Judaism: The Power of the 7th Day of Pesach
It is so deeply ingrained in our national consciousness that the Splitting of the Red Sea and the subsequent drowning of the Egyptian Army occurred on the seventh day of Pesach, that it often comes as something of a surprise to discover that the Torah does not record explicitly when it occurred.
The Talmud and the Midrashim, however, are consistent about this chronology, and the Seder Olam Rabbah synthesizes several sources to give a detailed account of the Exodus. “On the 14th of Nisan the Jews slaughtered their Pesach-sacrifices in Egypt ; that was a Thursday, and that night the [Egyptian] first-borns were smitten [v. 29].
The day after the Pesach-sacrifice, which was the eve of Shabbat [i.e. Friday], they travelled from Rameses… Then from Rameses they travelled to Succoth [v. 37], and from Succoth to Etham , and from Etham to Pi-hahiroth , which is three days. On the fourth day [after the Exodus] ‘it was told to the king of Egypt that the nation had escaped’ [v. 5], and on the fifth and sixth days ‘Egypt pursued after them’ [v. 9].
On the eve of the seventh day they descended into the sea, as it says ‘there was cloud and darkness which lit up the night’ [v. 20]. At daybreak Israel came up out of the Red Sea and the Egyptians were drowned. At that moment Israel sang the Song at the Sea, as it says ‘then Moshe and the children of Israel sang…’ . That was a Thursday, and it was the final Yom Tov day of Pesach” (Seder Olam Rabbah, Chapter 5).
Naturally, this is the reason that the Talmud (Megillah 31a) decrees that the Torah-reading for the seventh day of Pesach is the section which includes the crossing of the Red Sea and the Song at the Sea – specifically Exodus 13:17-15:26, beginning with “It happened when Pharaoh sent the nation out…” and continuing until after the Song at the Red Sea, celebrating the Egyptians’ drowning in the Red Sea.
The Midrash (Sh’mot Rabbah 21:8 and Mekhilta de-Rabbi Shimon bar Yochay 14:15) cites two opinions as to how we merited the awesome, revealed miracle of the Splitting of the Red Sea.
Rabbi Benaya opined that G-d split the Red Sea in the merit of Abraham our father: the Torah records that when G-d commanded him to sacrifice his son Isaac, “he split the wood of the burnt-offering” (Genesis 22:3), using the verb “va-yevakka” for “split”; and 363 years later, when G-d “made the sea damp ground and the waters split” (Exodus 14:21), the Torah uses the same verb for “split”.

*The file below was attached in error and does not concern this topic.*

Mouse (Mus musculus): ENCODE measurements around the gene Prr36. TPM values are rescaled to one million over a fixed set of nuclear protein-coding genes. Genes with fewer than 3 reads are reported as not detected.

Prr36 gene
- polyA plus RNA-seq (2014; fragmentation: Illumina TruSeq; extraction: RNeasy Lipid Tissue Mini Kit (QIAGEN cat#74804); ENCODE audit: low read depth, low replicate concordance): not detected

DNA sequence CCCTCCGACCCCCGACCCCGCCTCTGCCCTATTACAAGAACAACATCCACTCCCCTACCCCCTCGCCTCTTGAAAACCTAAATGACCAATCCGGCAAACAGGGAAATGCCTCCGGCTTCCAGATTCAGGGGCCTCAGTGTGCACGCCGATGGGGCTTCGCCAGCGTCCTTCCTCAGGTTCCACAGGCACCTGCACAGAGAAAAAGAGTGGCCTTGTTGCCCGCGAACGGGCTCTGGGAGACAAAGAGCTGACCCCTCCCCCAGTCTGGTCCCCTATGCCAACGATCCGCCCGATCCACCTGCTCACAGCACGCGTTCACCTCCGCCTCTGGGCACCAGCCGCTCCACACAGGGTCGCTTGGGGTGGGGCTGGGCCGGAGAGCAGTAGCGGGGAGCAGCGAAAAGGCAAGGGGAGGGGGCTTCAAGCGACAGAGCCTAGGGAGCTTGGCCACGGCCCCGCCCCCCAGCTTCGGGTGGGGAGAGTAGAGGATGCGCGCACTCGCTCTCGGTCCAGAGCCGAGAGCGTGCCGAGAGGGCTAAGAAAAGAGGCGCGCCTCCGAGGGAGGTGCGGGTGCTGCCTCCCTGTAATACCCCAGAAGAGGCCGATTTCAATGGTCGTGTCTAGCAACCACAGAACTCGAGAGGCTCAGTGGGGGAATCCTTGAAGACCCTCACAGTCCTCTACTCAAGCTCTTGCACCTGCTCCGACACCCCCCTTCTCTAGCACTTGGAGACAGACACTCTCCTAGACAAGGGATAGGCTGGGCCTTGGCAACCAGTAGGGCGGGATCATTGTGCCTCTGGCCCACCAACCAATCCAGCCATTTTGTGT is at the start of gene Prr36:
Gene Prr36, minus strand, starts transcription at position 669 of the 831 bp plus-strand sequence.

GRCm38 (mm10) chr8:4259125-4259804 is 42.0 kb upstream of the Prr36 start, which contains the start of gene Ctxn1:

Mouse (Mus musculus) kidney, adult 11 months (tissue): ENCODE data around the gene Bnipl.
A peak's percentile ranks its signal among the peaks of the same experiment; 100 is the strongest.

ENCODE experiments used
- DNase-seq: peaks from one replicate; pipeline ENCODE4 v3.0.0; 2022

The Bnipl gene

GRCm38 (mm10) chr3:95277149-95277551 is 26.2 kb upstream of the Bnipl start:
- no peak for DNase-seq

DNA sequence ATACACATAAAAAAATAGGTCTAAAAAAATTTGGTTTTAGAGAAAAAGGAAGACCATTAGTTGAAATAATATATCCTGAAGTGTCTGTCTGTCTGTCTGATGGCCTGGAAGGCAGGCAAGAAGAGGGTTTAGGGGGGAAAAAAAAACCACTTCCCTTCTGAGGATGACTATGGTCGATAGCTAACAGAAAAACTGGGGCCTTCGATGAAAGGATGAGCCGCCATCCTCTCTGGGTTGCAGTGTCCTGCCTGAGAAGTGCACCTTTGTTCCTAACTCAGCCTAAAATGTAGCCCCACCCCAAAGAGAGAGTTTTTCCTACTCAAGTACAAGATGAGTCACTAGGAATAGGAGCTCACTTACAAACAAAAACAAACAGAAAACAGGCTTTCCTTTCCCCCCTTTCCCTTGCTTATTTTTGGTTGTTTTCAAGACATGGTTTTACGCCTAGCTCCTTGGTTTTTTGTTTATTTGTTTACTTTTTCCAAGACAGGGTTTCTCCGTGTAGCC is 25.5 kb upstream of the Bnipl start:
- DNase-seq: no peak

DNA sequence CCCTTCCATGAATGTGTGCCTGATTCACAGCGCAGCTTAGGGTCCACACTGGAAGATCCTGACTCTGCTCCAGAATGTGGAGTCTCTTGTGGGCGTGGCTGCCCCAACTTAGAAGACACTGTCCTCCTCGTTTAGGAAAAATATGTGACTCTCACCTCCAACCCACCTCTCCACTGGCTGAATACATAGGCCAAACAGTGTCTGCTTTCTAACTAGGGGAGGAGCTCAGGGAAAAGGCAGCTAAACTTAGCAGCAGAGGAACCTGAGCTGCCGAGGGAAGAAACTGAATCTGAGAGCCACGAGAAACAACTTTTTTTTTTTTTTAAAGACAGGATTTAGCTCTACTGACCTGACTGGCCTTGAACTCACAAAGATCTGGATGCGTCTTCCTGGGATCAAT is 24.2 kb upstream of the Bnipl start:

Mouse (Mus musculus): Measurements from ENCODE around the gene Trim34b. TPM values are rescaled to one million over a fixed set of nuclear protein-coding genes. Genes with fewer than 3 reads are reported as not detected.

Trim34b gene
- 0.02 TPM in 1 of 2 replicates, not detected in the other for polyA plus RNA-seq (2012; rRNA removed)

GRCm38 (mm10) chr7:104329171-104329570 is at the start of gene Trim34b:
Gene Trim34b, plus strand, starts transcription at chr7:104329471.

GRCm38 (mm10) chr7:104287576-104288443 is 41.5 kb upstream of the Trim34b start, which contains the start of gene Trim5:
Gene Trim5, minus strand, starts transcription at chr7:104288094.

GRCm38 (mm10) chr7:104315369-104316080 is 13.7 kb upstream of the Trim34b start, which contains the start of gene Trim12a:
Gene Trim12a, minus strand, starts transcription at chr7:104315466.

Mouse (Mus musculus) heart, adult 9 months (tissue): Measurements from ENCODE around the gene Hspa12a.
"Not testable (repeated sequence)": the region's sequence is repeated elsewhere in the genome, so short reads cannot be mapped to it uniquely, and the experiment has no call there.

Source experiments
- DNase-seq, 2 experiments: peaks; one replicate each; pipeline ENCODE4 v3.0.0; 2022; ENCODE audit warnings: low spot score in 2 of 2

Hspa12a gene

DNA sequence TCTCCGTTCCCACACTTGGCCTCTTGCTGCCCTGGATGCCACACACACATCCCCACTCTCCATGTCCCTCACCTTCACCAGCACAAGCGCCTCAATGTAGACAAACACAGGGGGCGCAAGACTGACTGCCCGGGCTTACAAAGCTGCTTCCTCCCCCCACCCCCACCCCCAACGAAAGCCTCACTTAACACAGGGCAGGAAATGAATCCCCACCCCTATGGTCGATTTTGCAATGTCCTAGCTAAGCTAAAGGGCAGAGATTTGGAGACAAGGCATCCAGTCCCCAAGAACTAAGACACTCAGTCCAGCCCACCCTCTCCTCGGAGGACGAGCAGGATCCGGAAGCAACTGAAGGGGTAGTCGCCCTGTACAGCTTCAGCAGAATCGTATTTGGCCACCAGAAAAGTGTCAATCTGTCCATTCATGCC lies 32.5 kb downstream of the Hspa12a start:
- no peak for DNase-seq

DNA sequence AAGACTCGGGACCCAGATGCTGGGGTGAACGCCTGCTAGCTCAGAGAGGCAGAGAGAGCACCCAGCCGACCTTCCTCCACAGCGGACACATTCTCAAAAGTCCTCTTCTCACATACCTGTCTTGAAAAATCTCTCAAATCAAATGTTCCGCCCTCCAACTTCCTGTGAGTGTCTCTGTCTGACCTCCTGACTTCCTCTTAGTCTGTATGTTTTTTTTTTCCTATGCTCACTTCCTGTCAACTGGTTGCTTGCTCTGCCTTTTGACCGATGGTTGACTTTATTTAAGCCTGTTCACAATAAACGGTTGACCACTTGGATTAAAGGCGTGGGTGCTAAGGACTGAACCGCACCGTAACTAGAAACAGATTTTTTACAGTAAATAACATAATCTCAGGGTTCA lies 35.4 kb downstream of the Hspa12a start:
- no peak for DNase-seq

Rabbi Akiva opined that it was in the merit of Jacob: when Jacob slept in Beit El on his way to his uncle Laban in Haran and dreamed his famous dream of the ladder linking Heaven and earth, G-d promised him that “your seed will be as the dust of the earth, and you will burst forth westwards and eastwards, and northwards and southwards” (Genesis 28:14).
There are at least two different explanations for this. The Matanot Kehunah (commentary to Midrash Rabbah composed by Rabbi Yissachar Ber ha-Kohen Katz, Poland 16th century) picks up on the word G-d used for “burst forth” – “paratztah” – which also denotes “splitting”, portending that one day in the future the sea would split for Jacob’s descendants.
The Maharz”u (Rabbi Ze’ev Wolf Einhorn, Grodno and Vilna, died 1862) picks up on the word G-d used for “westwards” – “yamah”, literally “seawards” – portending that one day in the future Jacob’s descendants would burst forth into the sea (commentary to Sh’mot Rabbah 21:8).
In any event, G-d split the Red Sea for us in the merit of faith and self-sacrifice, whether that of Abraham or of Jacob.
The Talmud (Sotah 37a) and the Midrash (Mekhilta de-Rabbi Yishma’el, Beshallach, Masekhet de-Vayehi 5) graphically depict the events at the shores of the Red Sea. The Twelve Tribes of Israel stood by the sea, each Tribe proclaiming: “I’m not going down into the sea first!”. While they were bickering among themselves, all frightened of taking the initiative, Nachshon son of Amminadav, a leader of the Tribe of Judah (Exodus 6:23, Numbers 1:7, Ruth 4:20, 1 Chronicles 2:10), leapt forward ahead of them all into the Red Sea.